The gas used in the gas-jet agitation cleaning process is preferably selected from a group of inexpensive, common non-toxic, non-flammable gases, although any gas would likely be effectual. Examples of such gases include, but are not limited to, air, nitrogen, and carbon dioxide. The phase of the gas employed may be either "dry" (uncompressed) or "dense phase" (compressed to the point of liquification). With an appropriate choice of gas for use in the practice of the invention, the present process can be conducted without the expensive environmental controls necessary when toxic chemicals such as PCE are employed. Only the particulate soil removed from garments 10 by the process of the invention need generate any environmental concern, and one could speculate that soiling substances removed from garments should pose a negligible environmental threat.
When compressed liquified carbon dioxide is used as the source of the gas jet, fluid enters the gas inlet 24 as liquid. A phase change takes place instantaneously at the nozzles 26. A portion of the liquid boils into gas, leaving the remaining liquid at a lower temperature. During short exposure times, all the carbon dioxide vaporizes into gas, and hence the action is equivalent to jets of nitrogen. During longer exposure times, however, more substantial temperature drops will occur. If the pressure in the cleaning chamber 14 is also allowed to rise, a condition will be generated wherein a portion of the carbon dioxide remains as liquid. Specifically, for a portion of the carbon dioxide to remain in the liquid phase, the pressure must be above the triple point of carbon dioxide (75 psi, or 5.28 Kg/cm2) and the temperature must be equal to the boiling point of carbon dioxide at that pressure. Thus, the carbon dioxide takes the form of a liquid spray which can then contact the liner 12. Retaining at least a portion of the carbon dioxide in liquid form can be beneficial. For example, if the liner 12 is covered with particulate soil, the spraying action can wash off the particulate soil into the filtration means 22, thus eliminating the possibility that the particulate soil can be picked up by the garments as re-deposition soil.
Various surface treatment agents may be added to the gas of choice to enhance the dry cleaning process. For example, finishing agents commonly employed in the dry cleaning industry, such as sizing and anti-static agents, may be added.
The present gas-jet process may be conducted in either an open loop or closed loop fashion. A closed loop manner of operation is preferable if a specific gas such as carbon dioxide or nitrogen is chosen, while an open loop operation is available if air is the gas of choice. Turning now to FIG. 1B, which illustrates a closed-loop mode of operation for a dense phase gas operation, the gas outlet 30 is connected to a condenser 34 to condense the gas to a dense phase state in preparation for return to the gas supply tank 40. A refrigeration unit 38 extracts the heat from the condensation process. The pump 36 serves to transport the dense phase gas from the condenser 34 to the storage tank 40. Dense phase gas returns to the cleaning chamber 14 through inlet line 28. Other apparatus that may be employed in a closed loop process include a valve (not shown) for introducing additives into the dense phase gas before its entry into the cleaning chamber 14. Turning to FIG. 1C, which illustrates an open-loop mode of operation, equipment such as a fan or compressor 32 may be used to transport the gas at the pressure needed to form a high speed convective current. The choice of equipment used to transport the gas to the cleaning chamber 14 does not form part of the invention but should reflect careful consideration of the process operating parameters.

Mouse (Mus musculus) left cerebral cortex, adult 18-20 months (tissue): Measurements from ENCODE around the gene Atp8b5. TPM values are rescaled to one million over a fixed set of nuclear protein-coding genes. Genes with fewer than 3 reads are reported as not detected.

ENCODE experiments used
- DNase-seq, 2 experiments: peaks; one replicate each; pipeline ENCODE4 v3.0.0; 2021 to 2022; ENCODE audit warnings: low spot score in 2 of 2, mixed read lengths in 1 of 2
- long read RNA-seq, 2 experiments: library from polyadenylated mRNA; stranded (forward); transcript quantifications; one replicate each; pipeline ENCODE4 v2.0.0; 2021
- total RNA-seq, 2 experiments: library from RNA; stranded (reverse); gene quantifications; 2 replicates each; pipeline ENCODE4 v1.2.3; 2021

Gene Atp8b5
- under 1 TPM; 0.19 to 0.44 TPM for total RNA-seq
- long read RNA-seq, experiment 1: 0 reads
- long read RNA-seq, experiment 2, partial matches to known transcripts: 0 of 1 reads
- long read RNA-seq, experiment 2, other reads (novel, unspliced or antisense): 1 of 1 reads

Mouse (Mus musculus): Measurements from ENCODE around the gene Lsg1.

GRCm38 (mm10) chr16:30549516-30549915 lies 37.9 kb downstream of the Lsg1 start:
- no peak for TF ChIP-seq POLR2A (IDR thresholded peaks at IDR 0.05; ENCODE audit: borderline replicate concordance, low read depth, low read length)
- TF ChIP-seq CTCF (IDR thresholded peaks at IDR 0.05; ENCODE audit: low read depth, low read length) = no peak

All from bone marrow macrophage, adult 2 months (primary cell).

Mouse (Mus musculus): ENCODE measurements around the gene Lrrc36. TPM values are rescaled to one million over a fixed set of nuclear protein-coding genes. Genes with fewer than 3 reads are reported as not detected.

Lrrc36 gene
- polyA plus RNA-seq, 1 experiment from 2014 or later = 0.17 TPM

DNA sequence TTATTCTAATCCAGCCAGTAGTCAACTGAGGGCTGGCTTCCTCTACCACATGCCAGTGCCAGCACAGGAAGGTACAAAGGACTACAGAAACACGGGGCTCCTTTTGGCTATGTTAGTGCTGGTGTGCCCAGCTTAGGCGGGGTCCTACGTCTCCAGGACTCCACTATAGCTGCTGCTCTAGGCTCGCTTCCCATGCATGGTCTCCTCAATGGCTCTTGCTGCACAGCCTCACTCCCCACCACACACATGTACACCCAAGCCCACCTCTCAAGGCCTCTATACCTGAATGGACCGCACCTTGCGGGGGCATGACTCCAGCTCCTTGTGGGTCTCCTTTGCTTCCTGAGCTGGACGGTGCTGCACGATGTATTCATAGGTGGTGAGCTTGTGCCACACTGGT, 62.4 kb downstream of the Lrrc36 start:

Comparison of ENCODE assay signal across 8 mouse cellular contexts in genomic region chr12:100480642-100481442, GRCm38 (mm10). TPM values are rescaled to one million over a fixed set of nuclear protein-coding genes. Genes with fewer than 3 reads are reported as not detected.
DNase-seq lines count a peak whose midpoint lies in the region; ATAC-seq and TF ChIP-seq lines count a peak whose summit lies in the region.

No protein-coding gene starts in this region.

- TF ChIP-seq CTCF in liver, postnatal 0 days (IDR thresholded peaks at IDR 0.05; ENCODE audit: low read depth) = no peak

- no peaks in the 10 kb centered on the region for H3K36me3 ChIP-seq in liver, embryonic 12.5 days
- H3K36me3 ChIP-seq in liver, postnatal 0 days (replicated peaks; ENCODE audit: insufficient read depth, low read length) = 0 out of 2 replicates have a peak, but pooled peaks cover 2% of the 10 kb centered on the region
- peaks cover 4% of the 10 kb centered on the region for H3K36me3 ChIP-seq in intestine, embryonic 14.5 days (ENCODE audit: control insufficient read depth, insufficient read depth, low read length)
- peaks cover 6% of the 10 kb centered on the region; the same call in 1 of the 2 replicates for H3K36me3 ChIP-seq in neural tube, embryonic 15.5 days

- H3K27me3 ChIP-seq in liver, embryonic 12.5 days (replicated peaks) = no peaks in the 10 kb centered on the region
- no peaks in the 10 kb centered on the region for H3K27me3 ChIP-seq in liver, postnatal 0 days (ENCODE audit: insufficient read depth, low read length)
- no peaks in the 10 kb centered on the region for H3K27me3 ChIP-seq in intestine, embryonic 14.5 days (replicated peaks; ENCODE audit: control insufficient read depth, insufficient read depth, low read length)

Typical pressures contemplated for the incoming gas 20 described herein range from about 10 to 300 psi (0.7 to 21.1 Kg/cm2), depending on such factors as the amount and weight of the garments 10 to be cleaned and the flow rate of the gas 20. In general, higher pressures will be needed for larger, heavier garments 10 and for loads with a large number of garments 10. The pressure of the incoming gas 20 should be controlled with a pressure regulator 41, since this pressure will in turn determine the flow rate. Flow rates will accordingly range from 100 liters per minute for a small chamber up to about 10,000 liters per minute for large loads. A pressure regulator 41 is critical when using a dense phase gas from a compressed gas supply 40, since its pressure is usually substantially higher than is necessary for the gas-jet agitation process. Although the cleaning chamber 14 may be operated near atmospheric pressure to simplify its design requirements, the present process is also effective at elevated pressure and may be conducted within the solvent cleaning vessel (not shown), thereby eliminating the labor associated with loading and unloading the vessel.